Bryn Mawr Classical Review 2011.11.19
Eléni P. Zoïtopoúlou, Beaudoin Caron, Annick Deblois, Montreal Museum of Fine Arts, Collection of Mediterranean Antiquities / Musée des beaux-arts de Montréal, collection des antiquités méditerranéennes. Volume 2, The Terracotta Collection / Les objets en terre cuite. Monumenta Graeca et Romana, 15. Leiden; Boston: Brill, 2010. Pp. xi, 116. ISBN 9789004183063. $154.00.
Reviewed by Helen Nagy, University of Puget Sound (firstname.lastname@example.org)
This brief catalog is the second volume devoted to the collection of Mediterranean antiquities in the Montreal Museum of Fine Arts published by Brill. It follows the 2008 catalog of the ancient glass collection by Beaudoin Caron and Eléni Zoïtopoúlou (Monteal Museum of Fine Arts, collection of Mediterranean antiquities / Musée des beaux- arts de Montréal, collection des antiquités méditerranéennes. Volume 1. The ancient glass / La cerrerie antique. Monumenta Graeca at Romana, 13.) The entire text, except for the bibliography, is presented in English and French with the catalog in a two-column English and French parallel format.
A brief preface by Nathalie Bondil, Director and Chief Curator of the Montreal Museum of Fine Arts, introduces the collaborators in the project: John M. Fossey, editor-in-chief of Monumenta Graeca et Romana and coordinator and editor of this volume, Eléni P. Zoïtopoúlou, major collaborator in the project who unfortunately did not live to see its completion, Beaudoin Caron, author of the section on lamps, and Mlle. Annick Deblois who prepared the final version of the catalog of figurines and author of the technical introduction.
In the foreword, John M. Fossey lays out the rationale behind the organization of the catalog of the ancient collections according to material, based on the exhibition of the objects in the museum. A few minor inconsistencies in this volume include, two bronze lamps, an almost life-size terracotta head (not a figurine) and one votive arula. By nature of their typologies, these objects logically belong in this volume.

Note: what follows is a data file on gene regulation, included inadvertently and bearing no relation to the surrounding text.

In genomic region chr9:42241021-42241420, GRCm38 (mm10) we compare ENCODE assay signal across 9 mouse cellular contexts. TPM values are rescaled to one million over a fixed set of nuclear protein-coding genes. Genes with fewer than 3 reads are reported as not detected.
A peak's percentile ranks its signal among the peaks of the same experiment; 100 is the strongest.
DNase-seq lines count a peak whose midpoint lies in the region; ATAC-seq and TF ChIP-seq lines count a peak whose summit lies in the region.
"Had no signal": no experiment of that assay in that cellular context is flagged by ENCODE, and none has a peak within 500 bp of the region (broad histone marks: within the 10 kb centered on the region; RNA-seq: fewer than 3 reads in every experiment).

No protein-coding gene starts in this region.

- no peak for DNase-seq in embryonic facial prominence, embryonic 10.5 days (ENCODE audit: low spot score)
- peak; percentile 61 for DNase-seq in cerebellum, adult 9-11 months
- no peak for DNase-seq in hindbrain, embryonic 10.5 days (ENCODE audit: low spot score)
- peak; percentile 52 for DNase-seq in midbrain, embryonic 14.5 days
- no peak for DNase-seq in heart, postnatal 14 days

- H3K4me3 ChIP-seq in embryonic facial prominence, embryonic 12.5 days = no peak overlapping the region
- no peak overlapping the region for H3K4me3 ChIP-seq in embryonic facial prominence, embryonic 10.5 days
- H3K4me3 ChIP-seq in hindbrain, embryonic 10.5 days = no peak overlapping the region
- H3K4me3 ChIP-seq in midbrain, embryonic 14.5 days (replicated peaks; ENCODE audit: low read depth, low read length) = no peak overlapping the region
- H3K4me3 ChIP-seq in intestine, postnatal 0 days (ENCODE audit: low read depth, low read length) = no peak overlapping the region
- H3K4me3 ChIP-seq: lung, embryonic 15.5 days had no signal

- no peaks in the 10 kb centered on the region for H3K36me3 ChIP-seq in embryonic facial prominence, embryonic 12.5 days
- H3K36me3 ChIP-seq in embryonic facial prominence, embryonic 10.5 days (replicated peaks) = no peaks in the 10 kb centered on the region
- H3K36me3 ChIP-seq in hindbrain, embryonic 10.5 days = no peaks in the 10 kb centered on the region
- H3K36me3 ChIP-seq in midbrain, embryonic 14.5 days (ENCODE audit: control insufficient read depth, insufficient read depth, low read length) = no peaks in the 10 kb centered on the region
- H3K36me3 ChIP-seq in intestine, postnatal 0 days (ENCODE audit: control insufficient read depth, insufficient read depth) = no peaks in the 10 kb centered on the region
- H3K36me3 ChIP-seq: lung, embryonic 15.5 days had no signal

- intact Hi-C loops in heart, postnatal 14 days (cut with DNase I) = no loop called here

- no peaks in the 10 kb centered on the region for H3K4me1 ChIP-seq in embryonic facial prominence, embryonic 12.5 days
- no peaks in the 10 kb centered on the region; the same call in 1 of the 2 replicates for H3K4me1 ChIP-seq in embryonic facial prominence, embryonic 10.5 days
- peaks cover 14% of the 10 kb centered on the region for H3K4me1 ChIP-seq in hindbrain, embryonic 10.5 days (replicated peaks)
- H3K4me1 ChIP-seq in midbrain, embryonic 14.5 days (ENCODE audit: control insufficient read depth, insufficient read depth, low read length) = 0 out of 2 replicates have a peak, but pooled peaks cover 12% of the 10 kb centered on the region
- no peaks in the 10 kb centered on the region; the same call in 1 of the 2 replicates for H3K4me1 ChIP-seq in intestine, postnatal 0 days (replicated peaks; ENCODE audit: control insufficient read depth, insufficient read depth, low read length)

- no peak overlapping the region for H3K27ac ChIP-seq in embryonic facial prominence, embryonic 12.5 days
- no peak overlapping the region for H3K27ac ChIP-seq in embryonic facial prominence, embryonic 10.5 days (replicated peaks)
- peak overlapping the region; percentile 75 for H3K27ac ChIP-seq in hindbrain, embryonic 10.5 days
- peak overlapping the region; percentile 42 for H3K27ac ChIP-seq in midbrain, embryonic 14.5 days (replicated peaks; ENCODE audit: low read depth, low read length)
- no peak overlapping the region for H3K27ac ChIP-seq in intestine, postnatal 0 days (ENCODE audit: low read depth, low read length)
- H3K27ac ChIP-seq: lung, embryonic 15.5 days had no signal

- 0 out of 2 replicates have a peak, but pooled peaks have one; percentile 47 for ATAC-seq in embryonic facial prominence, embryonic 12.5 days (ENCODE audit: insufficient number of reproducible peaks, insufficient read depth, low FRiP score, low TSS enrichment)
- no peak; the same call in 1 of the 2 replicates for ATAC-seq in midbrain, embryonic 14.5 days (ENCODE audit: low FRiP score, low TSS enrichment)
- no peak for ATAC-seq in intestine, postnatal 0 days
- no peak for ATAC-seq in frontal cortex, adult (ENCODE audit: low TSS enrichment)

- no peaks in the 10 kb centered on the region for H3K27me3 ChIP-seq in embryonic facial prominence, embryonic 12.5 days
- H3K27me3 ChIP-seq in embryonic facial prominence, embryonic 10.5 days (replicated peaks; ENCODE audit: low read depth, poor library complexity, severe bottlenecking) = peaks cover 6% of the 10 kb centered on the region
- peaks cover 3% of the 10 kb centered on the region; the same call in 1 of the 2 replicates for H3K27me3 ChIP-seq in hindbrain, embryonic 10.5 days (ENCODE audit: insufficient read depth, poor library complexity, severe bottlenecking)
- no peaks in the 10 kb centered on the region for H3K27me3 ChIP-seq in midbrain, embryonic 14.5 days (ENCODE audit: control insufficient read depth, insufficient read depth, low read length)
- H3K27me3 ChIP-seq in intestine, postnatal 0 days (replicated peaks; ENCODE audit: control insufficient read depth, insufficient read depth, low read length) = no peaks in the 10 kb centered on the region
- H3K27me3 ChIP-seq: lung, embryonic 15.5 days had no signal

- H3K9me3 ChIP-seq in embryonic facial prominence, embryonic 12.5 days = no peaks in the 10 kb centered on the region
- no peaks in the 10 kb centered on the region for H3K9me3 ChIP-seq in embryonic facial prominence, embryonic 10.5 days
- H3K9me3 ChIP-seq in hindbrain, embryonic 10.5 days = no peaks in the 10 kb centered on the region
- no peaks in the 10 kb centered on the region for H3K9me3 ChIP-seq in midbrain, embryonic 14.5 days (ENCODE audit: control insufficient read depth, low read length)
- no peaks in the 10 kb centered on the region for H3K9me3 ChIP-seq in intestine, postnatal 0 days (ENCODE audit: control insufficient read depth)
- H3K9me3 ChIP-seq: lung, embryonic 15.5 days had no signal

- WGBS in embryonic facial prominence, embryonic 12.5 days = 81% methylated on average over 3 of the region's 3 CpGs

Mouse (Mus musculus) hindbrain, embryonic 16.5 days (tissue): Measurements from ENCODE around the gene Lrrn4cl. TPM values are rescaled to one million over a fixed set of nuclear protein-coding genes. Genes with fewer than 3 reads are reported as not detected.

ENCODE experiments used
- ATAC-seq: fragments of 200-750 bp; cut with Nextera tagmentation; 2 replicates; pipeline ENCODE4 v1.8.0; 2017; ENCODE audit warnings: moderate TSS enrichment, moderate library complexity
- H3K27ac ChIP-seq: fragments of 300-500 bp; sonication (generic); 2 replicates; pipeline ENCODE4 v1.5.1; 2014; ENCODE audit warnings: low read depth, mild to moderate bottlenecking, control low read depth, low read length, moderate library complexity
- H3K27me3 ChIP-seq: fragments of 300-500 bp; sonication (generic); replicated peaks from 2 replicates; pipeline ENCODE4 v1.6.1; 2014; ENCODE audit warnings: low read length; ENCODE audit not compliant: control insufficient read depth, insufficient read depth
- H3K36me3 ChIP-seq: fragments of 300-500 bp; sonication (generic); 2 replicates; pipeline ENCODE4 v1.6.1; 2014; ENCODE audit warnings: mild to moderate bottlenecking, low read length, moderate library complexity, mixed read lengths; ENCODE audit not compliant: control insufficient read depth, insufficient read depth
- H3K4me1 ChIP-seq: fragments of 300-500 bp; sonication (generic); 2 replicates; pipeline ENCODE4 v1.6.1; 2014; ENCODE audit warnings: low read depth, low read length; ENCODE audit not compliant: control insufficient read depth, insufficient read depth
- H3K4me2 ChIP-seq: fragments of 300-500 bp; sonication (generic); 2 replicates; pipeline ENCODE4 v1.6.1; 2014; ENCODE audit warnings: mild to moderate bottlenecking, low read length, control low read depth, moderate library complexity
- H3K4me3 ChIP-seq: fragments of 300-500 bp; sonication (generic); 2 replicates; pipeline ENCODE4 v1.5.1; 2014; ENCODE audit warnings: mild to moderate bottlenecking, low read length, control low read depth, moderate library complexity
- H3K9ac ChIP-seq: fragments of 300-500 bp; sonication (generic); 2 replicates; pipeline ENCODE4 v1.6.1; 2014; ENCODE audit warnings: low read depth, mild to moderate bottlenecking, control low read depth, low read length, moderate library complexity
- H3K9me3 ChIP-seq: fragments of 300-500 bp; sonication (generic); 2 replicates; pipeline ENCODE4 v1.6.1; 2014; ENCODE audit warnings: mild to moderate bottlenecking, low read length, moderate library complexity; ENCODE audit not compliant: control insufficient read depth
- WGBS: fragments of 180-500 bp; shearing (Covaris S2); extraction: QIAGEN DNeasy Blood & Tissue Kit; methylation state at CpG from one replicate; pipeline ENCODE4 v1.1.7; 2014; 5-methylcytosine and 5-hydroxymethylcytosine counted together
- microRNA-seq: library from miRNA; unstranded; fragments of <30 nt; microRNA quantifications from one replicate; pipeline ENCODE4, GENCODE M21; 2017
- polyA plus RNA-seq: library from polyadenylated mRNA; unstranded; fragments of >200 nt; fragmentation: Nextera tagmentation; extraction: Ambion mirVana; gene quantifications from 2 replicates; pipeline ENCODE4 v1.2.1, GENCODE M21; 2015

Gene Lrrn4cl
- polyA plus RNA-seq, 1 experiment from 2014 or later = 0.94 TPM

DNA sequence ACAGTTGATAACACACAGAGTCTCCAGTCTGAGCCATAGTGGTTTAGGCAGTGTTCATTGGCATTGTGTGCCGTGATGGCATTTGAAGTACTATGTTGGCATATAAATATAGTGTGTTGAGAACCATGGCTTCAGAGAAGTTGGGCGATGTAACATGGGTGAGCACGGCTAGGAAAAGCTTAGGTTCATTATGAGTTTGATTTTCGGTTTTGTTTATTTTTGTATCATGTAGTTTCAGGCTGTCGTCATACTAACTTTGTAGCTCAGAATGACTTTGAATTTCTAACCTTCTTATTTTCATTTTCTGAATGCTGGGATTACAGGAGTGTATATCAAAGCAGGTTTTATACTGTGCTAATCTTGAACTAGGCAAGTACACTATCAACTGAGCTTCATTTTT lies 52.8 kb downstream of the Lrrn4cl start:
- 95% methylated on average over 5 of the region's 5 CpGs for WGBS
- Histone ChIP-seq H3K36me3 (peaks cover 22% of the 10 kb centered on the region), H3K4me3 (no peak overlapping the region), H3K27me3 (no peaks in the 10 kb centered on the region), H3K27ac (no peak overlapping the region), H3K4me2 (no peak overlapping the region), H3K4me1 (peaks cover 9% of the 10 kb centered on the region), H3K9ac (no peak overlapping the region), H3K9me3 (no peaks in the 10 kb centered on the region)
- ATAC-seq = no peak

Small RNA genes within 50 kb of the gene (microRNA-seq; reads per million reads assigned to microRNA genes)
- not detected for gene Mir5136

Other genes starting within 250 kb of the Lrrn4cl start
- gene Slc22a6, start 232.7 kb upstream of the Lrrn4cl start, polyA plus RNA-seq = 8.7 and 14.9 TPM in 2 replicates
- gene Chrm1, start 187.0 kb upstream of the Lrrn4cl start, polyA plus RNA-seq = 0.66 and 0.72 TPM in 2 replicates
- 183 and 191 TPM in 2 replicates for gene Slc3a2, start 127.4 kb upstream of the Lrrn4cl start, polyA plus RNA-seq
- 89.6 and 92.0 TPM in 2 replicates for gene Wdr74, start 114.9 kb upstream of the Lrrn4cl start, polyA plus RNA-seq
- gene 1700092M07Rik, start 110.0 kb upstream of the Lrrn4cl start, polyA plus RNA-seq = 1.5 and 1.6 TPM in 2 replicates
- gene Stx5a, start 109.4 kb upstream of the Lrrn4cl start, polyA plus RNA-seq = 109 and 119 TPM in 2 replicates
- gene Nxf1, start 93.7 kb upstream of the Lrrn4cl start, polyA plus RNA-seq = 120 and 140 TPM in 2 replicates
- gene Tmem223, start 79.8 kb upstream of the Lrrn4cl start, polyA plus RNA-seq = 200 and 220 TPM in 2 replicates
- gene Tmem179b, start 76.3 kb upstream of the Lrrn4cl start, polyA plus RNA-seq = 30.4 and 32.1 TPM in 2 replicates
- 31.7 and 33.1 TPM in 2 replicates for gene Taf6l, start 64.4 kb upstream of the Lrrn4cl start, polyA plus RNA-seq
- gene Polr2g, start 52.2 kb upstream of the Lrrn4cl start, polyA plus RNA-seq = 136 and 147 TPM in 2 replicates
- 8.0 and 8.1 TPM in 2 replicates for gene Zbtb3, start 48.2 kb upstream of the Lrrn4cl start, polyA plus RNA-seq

The introduction includes a brief history of the terracotta collection from 1920 when the first object in this category was acquired, through 2009. All of the lamps and most of the terracotta figurines were gifts to the museum by donors listed at the end of the volume. The principal donor to date is Paul Regnault who gave eleven lamps and five terracotta figurines to the museum in 2003. There is no further history of the collection, nor of the donors although such information would be a welcome addition to the history of collections in general.
Part 2 of the introduction consists of a concise but informative description of terracotta fabrication techniques followed by “uses” and “form and decoration.” The last section, “method of presentation,” describes the organization of the catalog into three categories, each with its own numbering system: lamps, figurines and the arula. Within each category the objects are arranged chronologically, except for the bronze lamps (nos. 43 and 44) that, although chronologically earlier, are at the end of the lamp category. A glossary of terms, a line drawn illustration of the parts of the lamp, and an extensive bibliography close the introductory material.
The 44 lamps are grouped according to typology and technique beginning with saucer lamps (nos. 1-6), followed by wheel-made and moldmade ancient lamps, wheel and moldmade Arab lamps, ending with the two bronze lamps of the Roman period. The entries are presented in two columns, English on the left, French on the right. Each entry includes a basic heading comprised of catalog number, inventory number, origin and state of preservation, followed by the source (donor, etc.) and descriptive details. A separate section of parallels and discussion terminates each entry. For each item, the page facing the text includes a photograph of the object by Christine Guest and a cross section line drawing with scale below. For some pieces an additional drawing illustrates the decoration on the top and shoulder of the lamp.